The affair thus happily settled, she was introduced by Miss Tilney to her father, and received by him with such ready, such solicitous politeness as recalled Thorpe's information to her mind, and made her think with pleasure that he might be sometimes depended on. To such anxious attention was the general's civility carried, that not aware of her extraordinary swiftness in entering the house, he was quite angry with the servant whose neglect had reduced her to open the door of the apartment herself. "What did William mean by it? He should make a point of inquiring into the matter." And if Catherine had not most warmly asserted his innocence, it seemed likely that William would lose the favour of his master forever, if not his place, by her rapidity.

After sitting with them a quarter of an hour, she rose to take leave, and was then most agreeably surprised by General Tilney's asking her if she would do his daughter the honour of dining and spending the rest of the day with her. Miss Tilney added her own wishes. Catherine was greatly obliged; but it was quite out of her power. Mr. and Mrs. Allen would expect her back every moment. The general declared he could say no more; the claims of Mr. and Mrs. Allen were not to be superseded; but on some other day he trusted, when longer notice could be given, they would not refuse to spare her to her friend. "Oh, no; Catherine was sure they would not have the least objection, and she should have great pleasure in coming." The general attended her himself to the street-door, saying everything gallant as they went downstairs, admiring the elasticity of her walk, which corresponded exactly with the spirit of her dancing, and making her one of the most graceful bows she had ever beheld, when they parted.

Catherine, delighted by all that had passed, proceeded gaily to Pulteney Street, walking, as she concluded, with great elasticity, though she had never thought of it before. She reached home without seeing anything more of the offended party; and now that she had been triumphant throughout, had carried her point, and was secure of her walk, she began (as the flutter of her spirits subsided) to doubt whether she had been perfectly right. A sacrifice was always noble; and if she had given way to their entreaties, she should have been spared the distressing idea of a friend displeased, a brother angry, and a scheme of great happiness to both destroyed, perhaps through her means. To ease her mind, and ascertain by the opinion of an unprejudiced person what her own conduct had really been, she took occasion to mention before Mr. Allen the half-settled scheme of her brother and the Thorpes for the following day. Mr. Allen caught at it directly. "Well," said he, "and do you think of going too?"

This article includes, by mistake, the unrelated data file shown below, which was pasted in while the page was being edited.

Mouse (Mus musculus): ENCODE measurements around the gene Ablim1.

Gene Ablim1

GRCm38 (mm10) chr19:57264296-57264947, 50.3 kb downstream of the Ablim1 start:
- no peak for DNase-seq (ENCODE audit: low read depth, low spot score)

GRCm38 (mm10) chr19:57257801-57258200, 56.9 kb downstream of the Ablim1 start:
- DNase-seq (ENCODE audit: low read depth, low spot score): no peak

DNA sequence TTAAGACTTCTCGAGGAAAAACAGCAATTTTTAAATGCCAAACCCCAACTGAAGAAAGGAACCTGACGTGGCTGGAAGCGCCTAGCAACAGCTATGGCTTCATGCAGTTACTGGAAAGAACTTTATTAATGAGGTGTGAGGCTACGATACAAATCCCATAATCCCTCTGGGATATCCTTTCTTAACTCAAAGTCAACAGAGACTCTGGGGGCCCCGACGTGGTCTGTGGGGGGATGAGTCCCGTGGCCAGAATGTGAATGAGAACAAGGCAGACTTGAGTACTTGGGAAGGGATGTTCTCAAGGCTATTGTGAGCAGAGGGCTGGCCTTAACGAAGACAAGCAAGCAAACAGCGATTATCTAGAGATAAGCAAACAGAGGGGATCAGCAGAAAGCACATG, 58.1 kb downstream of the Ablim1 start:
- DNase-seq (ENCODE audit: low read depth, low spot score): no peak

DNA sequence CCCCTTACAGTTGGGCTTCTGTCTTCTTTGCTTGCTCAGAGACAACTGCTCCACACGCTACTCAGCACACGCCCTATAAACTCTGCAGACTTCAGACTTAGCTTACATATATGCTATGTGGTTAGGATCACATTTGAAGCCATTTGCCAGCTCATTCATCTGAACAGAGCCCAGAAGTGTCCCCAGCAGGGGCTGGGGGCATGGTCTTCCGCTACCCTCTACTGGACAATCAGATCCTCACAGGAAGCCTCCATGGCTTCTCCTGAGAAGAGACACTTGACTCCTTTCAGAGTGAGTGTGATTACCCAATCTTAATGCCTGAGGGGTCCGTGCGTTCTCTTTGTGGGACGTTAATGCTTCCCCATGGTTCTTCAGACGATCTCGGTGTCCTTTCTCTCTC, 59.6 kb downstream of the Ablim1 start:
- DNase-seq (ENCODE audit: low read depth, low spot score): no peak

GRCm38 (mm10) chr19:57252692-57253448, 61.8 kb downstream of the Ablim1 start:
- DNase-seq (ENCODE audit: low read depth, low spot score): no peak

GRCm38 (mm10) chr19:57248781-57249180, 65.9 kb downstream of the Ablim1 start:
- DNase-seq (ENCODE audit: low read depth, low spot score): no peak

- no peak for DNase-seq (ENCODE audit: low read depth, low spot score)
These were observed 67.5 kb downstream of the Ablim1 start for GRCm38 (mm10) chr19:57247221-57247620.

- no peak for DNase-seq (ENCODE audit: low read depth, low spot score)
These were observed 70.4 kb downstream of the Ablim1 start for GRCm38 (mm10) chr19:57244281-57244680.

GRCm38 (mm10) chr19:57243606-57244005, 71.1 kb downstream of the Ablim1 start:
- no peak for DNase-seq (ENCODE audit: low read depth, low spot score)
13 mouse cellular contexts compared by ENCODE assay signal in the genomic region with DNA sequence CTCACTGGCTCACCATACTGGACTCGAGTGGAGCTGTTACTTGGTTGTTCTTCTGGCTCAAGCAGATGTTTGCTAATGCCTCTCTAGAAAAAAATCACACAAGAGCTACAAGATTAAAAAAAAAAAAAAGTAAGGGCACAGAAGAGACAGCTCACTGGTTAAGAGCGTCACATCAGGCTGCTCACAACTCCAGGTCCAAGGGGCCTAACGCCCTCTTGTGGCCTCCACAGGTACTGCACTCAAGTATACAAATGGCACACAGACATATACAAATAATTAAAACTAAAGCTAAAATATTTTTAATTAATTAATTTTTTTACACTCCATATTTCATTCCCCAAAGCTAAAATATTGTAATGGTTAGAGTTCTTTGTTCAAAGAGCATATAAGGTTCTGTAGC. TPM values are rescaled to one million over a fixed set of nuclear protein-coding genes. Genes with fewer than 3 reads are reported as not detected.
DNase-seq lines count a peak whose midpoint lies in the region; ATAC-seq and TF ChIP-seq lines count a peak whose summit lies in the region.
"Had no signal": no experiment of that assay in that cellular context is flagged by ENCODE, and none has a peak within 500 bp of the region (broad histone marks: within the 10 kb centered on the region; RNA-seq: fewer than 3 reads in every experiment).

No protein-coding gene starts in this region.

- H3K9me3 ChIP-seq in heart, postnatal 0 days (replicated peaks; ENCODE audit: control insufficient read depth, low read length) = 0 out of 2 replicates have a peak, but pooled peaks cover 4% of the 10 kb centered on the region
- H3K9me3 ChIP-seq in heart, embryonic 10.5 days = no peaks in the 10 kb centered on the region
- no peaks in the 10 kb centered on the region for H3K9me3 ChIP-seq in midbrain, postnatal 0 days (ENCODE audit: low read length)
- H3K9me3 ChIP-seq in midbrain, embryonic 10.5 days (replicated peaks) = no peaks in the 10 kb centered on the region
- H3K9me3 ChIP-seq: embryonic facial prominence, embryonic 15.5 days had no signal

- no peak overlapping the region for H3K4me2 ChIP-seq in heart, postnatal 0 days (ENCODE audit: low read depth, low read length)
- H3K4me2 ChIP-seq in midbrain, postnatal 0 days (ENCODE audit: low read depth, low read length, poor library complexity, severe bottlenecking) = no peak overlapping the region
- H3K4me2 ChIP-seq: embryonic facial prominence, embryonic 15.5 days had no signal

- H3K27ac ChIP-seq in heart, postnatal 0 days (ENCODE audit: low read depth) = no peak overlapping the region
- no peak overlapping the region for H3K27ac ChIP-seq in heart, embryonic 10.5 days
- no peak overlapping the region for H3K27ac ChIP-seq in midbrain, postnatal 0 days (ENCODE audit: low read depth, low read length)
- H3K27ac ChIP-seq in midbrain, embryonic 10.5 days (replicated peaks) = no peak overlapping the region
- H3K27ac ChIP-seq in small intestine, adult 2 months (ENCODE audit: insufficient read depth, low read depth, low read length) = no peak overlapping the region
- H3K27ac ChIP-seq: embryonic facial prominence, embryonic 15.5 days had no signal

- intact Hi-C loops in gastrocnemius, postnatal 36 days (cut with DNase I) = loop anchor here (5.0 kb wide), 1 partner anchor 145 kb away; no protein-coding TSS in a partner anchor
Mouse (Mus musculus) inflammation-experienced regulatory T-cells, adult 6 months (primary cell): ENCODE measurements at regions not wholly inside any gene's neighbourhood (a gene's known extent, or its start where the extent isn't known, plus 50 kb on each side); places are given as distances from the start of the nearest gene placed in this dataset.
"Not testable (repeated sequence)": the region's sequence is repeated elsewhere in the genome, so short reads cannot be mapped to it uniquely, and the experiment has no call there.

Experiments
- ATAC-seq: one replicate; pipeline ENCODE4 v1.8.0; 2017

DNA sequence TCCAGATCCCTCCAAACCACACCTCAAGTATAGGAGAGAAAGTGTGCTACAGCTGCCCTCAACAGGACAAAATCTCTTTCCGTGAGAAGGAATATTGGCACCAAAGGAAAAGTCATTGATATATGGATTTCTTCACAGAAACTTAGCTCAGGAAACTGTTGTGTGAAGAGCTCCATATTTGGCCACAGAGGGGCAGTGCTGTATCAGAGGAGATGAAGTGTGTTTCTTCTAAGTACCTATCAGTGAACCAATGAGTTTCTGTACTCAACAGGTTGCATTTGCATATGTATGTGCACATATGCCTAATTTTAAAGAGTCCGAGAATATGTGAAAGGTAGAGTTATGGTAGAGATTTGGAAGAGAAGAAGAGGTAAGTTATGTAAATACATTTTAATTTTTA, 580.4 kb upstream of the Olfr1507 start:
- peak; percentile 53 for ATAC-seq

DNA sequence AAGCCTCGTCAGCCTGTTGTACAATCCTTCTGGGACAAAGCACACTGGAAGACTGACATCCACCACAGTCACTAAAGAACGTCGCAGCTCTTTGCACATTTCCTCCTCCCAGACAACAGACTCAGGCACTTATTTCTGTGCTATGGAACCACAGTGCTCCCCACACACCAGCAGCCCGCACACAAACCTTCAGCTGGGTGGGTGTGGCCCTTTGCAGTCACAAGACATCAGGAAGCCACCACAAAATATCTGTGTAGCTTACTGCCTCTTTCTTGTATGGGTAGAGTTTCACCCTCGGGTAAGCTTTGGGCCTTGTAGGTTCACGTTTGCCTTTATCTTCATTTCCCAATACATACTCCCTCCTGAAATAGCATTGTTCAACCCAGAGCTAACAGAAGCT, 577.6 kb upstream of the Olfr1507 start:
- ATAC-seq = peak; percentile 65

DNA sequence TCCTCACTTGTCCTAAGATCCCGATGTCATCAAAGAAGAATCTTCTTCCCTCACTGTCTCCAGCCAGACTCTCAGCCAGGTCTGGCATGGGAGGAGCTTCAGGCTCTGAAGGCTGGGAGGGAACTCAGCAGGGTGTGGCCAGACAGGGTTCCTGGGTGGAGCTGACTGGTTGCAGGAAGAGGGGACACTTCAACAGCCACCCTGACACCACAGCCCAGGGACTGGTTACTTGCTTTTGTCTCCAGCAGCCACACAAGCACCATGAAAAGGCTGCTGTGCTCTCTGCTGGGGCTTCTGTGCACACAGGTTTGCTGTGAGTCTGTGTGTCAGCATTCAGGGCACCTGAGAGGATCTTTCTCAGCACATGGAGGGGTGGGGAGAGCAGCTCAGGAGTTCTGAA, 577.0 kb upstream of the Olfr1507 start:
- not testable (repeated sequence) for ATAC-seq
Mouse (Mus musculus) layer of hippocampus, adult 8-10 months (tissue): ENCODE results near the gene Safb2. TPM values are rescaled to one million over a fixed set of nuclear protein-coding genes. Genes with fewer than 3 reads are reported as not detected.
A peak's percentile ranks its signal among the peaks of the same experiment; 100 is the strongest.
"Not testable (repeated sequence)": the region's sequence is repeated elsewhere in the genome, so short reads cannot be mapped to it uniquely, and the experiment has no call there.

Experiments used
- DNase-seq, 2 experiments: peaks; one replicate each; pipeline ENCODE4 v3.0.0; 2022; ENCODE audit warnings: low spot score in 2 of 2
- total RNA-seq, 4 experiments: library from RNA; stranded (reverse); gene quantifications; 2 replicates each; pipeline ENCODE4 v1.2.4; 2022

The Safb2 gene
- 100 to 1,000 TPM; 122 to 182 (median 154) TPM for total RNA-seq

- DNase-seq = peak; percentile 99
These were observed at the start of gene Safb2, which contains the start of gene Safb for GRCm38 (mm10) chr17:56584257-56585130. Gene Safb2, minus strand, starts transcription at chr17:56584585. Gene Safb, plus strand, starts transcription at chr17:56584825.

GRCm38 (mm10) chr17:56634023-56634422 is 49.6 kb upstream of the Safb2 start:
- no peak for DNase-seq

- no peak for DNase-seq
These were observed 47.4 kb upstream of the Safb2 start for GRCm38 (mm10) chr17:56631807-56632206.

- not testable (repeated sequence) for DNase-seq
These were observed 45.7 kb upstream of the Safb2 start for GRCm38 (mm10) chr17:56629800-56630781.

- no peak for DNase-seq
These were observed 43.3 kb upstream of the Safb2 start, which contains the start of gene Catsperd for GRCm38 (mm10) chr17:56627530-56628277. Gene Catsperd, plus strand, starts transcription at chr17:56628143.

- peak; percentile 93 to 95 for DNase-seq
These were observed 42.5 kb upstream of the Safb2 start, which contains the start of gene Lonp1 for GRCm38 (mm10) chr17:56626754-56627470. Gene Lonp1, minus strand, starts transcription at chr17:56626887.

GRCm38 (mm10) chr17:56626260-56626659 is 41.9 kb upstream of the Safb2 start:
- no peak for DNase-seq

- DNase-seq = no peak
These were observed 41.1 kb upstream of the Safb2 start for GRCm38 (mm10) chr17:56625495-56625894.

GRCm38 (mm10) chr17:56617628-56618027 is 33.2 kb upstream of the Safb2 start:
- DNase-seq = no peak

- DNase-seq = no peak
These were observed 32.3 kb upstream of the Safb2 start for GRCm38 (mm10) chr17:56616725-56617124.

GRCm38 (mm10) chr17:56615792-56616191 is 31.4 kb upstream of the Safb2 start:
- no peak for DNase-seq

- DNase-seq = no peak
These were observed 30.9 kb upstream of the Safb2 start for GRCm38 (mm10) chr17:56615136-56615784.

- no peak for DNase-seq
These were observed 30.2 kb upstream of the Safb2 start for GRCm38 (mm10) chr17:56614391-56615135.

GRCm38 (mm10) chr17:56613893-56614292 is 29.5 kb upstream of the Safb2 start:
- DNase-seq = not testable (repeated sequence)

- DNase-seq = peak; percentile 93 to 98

"No; I had just engaged myself to walk with Miss Tilney before they told me of it; and therefore you know I could not go with them, could I?"

"No, certainly not; and I am glad you do not think of it. These schemes are not at all the thing. Young men and women driving about the country in open carriages! Now and then it is very well; but going to inns and public places together! It is not right; and I wonder Mrs. Thorpe should allow it. I am glad you do not think of going; I am sure Mrs. Morland would not be pleased. Mrs. Allen, are not you of my way of thinking? Do not you think these kind of projects objectionable?"

"Yes, very much so indeed. Open carriages are nasty things. A clean gown is not five minutes' wear in them. You are splashed getting in and getting out; and the wind takes your hair and your bonnet in every direction. I hate an open carriage myself."

"I know you do; but that is not the question. Do not you think it has an odd appearance, if young ladies are frequently driven about in them by young men, to whom they are not even related?"